I thought I was doing okay, but I was grumpy during the service's mandatory meet-and-greet time (I think it's inappropriate to force people to be falsely social during a worship service) and then the music contained lousy songs that I didn't know and didn't want to sing. Toward the end of the set of songs, I got the bright idea to count the number of slides that were correctly spelled/punctuated/etc. versus those who were not. This is because things in that respect are usually done so poorly in church, and it IRRITATES me. So, in honor of Poor Taste in Sacred Music, I present the following statistics:
The next-to-last song had banal lyrics, banal and repetitive tune. I started counting in the middle of the song, so this reflects only the BA section of a standard AABA setup.
-Incorrect slides: 6
-Correct slides: 4
The last song was also banal. It had 14 total slides.
-Incorrect slides: 14
-Correct slides: 0

Apparently, today was "Amazing Grace Sunday", but we did not sing that song. But only God's amazing grace is great enough to save someone who decides that focusing on punctuation errors is the way to pass time in His house.

After church, we went to lunch at Strings. I had minestrone soup, pizza bread, and spinach and cheese ravioli. Sometime in the past few years, I've started to enjoy eating again. There were a few years when I didn't care to eat much, because stress caused me to lose my appetite. I didn't even notice when food started to taste good again, but today, I suddenly realized, "Hey! I like food!" I was gratified, and celebrated by eating another piece of bread. I think low-carb diets must be one of the most horrific things of which I have ever heard.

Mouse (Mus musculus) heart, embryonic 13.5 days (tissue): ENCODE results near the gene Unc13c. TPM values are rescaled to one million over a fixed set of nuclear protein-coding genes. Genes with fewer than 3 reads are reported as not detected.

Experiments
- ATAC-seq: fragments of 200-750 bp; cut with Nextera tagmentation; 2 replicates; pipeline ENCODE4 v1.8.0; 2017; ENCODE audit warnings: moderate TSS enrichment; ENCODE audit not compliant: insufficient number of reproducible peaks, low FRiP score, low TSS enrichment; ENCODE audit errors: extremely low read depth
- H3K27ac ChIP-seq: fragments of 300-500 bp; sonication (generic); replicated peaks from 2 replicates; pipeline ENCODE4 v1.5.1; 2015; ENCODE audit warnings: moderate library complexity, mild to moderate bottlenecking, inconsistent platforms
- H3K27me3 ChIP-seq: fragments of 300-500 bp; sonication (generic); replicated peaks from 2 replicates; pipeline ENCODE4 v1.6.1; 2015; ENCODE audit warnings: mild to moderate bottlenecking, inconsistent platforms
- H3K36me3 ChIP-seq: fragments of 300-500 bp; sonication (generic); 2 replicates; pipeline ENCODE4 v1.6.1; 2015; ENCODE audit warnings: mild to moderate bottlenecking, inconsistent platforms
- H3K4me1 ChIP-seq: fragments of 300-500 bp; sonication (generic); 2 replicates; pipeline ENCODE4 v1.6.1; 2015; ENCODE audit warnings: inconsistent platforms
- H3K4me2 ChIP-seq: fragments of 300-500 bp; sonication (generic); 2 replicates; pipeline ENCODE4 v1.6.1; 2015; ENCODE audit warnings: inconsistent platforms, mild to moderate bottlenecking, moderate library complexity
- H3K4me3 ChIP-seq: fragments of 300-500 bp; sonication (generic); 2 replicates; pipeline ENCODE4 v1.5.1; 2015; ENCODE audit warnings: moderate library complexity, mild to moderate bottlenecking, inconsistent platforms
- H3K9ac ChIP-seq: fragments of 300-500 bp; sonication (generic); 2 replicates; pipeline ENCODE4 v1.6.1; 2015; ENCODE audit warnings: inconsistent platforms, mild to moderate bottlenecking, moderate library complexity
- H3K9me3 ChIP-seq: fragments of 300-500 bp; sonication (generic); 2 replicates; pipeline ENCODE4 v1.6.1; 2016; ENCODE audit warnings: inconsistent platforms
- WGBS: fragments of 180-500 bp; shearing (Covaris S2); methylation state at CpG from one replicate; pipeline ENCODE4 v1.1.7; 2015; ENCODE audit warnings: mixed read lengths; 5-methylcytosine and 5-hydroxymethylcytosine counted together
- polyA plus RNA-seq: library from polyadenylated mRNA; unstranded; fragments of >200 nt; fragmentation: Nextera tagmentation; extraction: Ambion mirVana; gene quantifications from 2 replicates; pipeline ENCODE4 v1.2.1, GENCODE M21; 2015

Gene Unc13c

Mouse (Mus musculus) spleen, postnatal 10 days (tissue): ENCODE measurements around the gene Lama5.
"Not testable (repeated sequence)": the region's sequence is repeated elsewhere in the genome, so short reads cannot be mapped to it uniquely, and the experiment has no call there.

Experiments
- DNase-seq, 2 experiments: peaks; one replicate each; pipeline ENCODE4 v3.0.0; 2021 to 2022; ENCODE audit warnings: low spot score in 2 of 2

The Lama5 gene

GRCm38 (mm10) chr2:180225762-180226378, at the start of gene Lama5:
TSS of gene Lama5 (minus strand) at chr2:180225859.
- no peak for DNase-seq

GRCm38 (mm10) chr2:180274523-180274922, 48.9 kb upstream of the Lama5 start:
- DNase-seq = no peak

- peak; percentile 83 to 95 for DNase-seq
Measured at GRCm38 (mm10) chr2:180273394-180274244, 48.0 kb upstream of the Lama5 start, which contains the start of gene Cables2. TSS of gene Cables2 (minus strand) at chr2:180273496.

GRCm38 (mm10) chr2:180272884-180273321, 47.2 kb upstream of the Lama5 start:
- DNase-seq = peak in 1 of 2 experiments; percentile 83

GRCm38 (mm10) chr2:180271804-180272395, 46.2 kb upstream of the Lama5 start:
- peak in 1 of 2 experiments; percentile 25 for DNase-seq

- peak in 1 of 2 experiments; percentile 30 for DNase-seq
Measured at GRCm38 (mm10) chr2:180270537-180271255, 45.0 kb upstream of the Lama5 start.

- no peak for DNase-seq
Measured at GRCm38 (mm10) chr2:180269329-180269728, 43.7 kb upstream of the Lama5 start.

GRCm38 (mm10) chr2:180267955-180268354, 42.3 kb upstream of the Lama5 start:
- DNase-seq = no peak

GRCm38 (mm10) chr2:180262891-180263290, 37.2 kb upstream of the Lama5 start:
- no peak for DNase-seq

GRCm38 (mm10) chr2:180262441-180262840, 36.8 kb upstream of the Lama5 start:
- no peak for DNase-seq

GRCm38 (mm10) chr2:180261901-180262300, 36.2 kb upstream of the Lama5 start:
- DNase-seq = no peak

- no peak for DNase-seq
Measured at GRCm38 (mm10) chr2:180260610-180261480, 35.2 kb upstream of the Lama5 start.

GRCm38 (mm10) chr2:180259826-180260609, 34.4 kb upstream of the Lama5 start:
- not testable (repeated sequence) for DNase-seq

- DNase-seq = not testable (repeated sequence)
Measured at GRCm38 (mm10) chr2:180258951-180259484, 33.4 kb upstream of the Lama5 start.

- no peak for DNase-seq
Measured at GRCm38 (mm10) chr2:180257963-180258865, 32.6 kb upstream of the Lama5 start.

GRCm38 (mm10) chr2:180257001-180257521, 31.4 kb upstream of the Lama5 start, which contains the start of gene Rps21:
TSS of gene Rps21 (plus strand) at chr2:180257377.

We came home and played WoW, and I leveled my mage from 8 to 10.

We went to dinner at Debbie and Jerry's house, with Olaf and Rosalee and Rob and Candace in attendance. Apparently, Olaf (Jeff grandpa) is in poor health since he had heart trouble and was in the hospital last month. I guess there is some concern over him. He is 90, and has been such a go-getter since I've known him. Jeff's grandparents have always been very good to me, and they are the only semblance of grandparents I have left, so I hope he recovers his health and goes for another 10 years, at least.

It rained today, and was grey and chilly. I hope the sunshine returns soon.

Oh WoW!

Well, World of Warcraft has honestly been taking up a large amount my time, and I'm not sorry to say it. I'm enjoying learning some new skills and it's been nice to have an outlet during the past few weeks, when I've been pretty stressed. I've been neglecting my family and friends, though.

Not content to remain a Level 21 human rogue, I went and created a night elf hunter (now Level 29) and a human mage (now Level 10). I like different aspect of each character.

Below is my rogue at night, in Menethil Bay:


Happy (Belated) Birthday to two lovely people in my life, who both were born on February 14 and who both live, coincidentally enough, in Phoenix, AZ:
-My newest sister, the wonderful Jen Price. Despite the tales that people tell of fighting with in-laws, I've had only positive experiences with them. Sister-in-law Jen is fabulous in the way that she handles her life with order and dignity combined with a sense of humor. She also handles my brother, which is no small task: She has him sending hand-penned valentines to his siblings! That, dear readers, is the mark of a woman whose worth is far above rubies, whose deeds will bring her praise in the city gates, whose children (which she better start having soon) will rise up and call blessed.